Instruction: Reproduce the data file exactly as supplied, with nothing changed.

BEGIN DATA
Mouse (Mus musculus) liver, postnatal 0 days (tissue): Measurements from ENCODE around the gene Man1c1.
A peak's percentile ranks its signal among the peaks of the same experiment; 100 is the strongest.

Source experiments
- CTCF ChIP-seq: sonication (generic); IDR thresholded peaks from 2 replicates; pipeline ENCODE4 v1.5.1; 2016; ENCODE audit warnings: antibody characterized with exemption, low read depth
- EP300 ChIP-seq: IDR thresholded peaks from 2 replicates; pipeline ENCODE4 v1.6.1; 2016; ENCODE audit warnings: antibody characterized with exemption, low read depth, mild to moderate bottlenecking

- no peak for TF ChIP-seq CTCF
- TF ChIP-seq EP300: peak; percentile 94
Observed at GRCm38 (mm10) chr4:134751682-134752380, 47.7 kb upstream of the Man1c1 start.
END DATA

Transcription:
Mouse (Mus musculus) liver, postnatal 0 days (tissue): Measurements from ENCODE around the gene Man1c1.
A peak's percentile ranks its signal among the peaks of the same experiment; 100 is the strongest.

Source experiments
- CTCF ChIP-seq: sonication (generic); IDR thresholded peaks from 2 replicates; pipeline ENCODE4 v1.5.1; 2016; ENCODE audit warnings: antibody characterized with exemption, low read depth
- EP300 ChIP-seq: IDR thresholded peaks from 2 replicates; pipeline ENCODE4 v1.6.1; 2016; ENCODE audit warnings: antibody characterized with exemption, low read depth, mild to moderate bottlenecking

- no peak for TF ChIP-seq CTCF
- TF ChIP-seq EP300: peak; percentile 94
Observed at GRCm38 (mm10) chr4:134751682-134752380, 47.7 kb upstream of the Man1c1 start.